Fact Sheet: Introduction to Trademarks

Trademark Strength

Updated: December 13, 2023

1. What is trademark strength, and why is it important?

A trademark is a sign that allows the consumer to distinguish the products of one company from identical or similar products of other companies. The sign (such as a word or logo) can only fulfill this function of distinguishing products, if the sign is recognized as a trademark (that is, it’s distinctive) relative to the products or services for which it is used. The level of distinctiveness (that is, the trademark strength), especially for word marks, can be illustrated on a spectrum. The categories in this spectrum are sorted from the strongest signs to the weakest:

  • Fanciful Marks—These marks are also sometimes called coined marks or invented marks. This category includes signs that have no inherent meaning and were especially created to be trademarks. Examples of such fanciful marks are GOOGLE or ROLEX.
  • Arbitrary Marks—This category includes words that actually exist and can be found in a dictionary. However, such marks are used for products that are completely unrelated to the meaning of the word. Prominent examples are APPLE for computers and other electronic gadgets, AMAZON for retail services, and DOVE for personal care products and for chocolate.
  • Suggestive Marks—A suggestive mark hints at or suggests the nature of a product or service or one of its attributes without actually describing the product or service. Examples of suggestive marks are AIRBUS for airplanes and NETFLIX for streaming services. Suggestive marks hint at the relevant product or service without actually describing it; they possess an inherent element of sales appeal and will require less education of the public than coined or arbitrary marks. For this reason, generally, suggestive marks are entitled to meaningful but less extensive protection.
  • Descriptive Marks—This category includes signs that clearly describe the product or service itself or features of the product or service (for example, by including an ingredient, quality, characteristic, function, feature, purpose, or use). Even if the term is in a different or archaic language (such as Latin), the sign will be considered to be descriptive, if the term is commonly understood in the jurisdiction where it is sought to be registered. An example of a descriptive term is COLD & CREAMY for ice cream.

    Generally, such terms are not granted trademark protection. However, it is possible that over time consumers begin to associate the descriptive term with a specific source of origin, even if they don’t know the name of the company. This effect is called “acquiring secondary meaning” or “acquiring distinctiveness”. If this “secondary meaning” or “acquired distinctiveness” can also be proven to the Trademark Office, the term can be registered as a trademark. Examples of descriptive words that have acquired secondary meaning and become protectable as trademarks are SHARP for televisions and HOLIDAY INN for hotel services.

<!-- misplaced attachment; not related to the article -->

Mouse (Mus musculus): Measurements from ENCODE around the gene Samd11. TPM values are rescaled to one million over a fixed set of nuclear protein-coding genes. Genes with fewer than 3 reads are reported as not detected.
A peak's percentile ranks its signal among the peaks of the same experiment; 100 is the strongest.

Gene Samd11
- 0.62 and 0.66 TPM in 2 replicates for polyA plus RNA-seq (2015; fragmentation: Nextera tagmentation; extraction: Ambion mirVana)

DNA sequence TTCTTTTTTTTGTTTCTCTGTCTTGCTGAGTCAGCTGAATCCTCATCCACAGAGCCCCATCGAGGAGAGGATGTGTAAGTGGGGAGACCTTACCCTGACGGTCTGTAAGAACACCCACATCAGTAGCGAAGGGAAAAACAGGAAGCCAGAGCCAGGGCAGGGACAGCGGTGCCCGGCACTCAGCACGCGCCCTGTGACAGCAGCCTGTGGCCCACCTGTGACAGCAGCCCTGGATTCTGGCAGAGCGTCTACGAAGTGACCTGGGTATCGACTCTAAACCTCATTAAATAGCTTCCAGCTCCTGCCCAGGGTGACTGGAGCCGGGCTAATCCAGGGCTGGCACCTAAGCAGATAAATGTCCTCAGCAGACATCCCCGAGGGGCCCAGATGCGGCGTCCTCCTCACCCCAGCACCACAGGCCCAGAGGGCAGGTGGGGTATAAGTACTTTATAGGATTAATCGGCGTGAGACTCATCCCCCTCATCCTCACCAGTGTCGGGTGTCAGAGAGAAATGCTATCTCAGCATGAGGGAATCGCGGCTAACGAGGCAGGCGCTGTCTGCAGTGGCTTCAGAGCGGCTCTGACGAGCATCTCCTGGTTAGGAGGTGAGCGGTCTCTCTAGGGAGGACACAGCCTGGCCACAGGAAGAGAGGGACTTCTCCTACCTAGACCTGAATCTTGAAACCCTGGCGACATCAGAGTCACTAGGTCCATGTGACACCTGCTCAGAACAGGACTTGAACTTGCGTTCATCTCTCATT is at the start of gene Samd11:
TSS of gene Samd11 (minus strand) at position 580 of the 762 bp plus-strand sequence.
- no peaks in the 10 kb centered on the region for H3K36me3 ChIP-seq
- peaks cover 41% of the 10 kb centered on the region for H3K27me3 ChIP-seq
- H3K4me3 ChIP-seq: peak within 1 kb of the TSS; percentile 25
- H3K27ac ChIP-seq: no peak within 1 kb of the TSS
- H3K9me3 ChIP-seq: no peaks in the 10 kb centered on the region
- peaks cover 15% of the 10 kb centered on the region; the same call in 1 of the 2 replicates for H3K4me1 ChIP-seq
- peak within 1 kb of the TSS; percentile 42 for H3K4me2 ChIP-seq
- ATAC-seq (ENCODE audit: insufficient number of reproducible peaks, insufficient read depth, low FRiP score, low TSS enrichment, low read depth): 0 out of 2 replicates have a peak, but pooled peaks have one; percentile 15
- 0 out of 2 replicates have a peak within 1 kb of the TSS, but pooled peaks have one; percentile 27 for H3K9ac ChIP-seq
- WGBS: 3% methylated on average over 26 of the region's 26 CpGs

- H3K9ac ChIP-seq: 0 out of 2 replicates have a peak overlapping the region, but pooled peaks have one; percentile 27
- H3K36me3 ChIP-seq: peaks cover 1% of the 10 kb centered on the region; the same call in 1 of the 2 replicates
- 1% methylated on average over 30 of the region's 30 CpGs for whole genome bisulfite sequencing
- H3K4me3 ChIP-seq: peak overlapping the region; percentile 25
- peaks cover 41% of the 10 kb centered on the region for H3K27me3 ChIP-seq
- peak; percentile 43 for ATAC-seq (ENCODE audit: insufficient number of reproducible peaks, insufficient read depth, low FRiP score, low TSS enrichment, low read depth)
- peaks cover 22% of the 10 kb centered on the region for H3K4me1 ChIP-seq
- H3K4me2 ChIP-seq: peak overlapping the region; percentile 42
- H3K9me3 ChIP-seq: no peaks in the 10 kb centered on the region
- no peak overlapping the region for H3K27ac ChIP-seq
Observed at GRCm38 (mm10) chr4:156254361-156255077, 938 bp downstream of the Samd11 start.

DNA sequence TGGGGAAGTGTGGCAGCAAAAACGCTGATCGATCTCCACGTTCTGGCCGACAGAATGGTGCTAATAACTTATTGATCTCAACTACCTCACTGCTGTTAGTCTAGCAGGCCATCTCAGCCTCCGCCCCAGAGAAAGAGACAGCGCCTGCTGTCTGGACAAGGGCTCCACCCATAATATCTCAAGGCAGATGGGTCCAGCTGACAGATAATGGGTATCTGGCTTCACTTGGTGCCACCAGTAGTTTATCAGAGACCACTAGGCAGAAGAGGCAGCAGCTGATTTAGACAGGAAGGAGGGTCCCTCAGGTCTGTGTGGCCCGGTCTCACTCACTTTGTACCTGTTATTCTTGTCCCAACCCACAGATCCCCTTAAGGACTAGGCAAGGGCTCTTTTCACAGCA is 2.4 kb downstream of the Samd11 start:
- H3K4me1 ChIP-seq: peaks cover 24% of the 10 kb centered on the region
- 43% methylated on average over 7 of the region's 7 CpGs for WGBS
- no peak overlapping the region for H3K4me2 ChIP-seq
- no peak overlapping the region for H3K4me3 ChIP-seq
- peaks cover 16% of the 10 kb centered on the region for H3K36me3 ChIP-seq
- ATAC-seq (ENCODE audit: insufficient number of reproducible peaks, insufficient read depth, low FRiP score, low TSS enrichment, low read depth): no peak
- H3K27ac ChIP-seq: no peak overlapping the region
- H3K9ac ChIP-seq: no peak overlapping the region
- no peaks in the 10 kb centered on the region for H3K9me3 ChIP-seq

• Generic Words—Generic words or phrases are the common name of a product or service, or type of product or service. For example, “clock” is a generic word for a timepiece. Since the public perceives and uses generic words as common nouns and all parties offering “clocks” (to use our example from above) should be able to use that term in the course of business, generic words or phrases are not registrable or protectable in relation to the products or services they signify.

2. How do I select a unique and strong trademark?

To avoid expensive and time-consuming proceedings, it is helpful to choose a strong trademark (from the first two categories listed above). However, this means that the trademark itself does not “speak” about your product or service, as it does not generate any immediate association. As such, advertising costs will initially be higher, as the public needs to learn what this trademark stands for.

If one decides to use a mark that does “speak” about their product or service and immediately generates associations in a consumer’s mind, it is important to understand that the decision whether a specific sign is suggestive (and therefore registrable) rather than descriptive (and therefore not registrable without secondary meaning/acquired distinctiveness), is oftentimes very subjective. Borderline terms might be registered in some jurisdictions but rejected in others, even if they are filed for the exact same goods/services.

Additional Resources

Considerations for Selecting a Trademark Fact Sheet
Trademark Portfolio Management Strategies Fact Sheet
Trademarks vs. Generic Terms Fact Sheet

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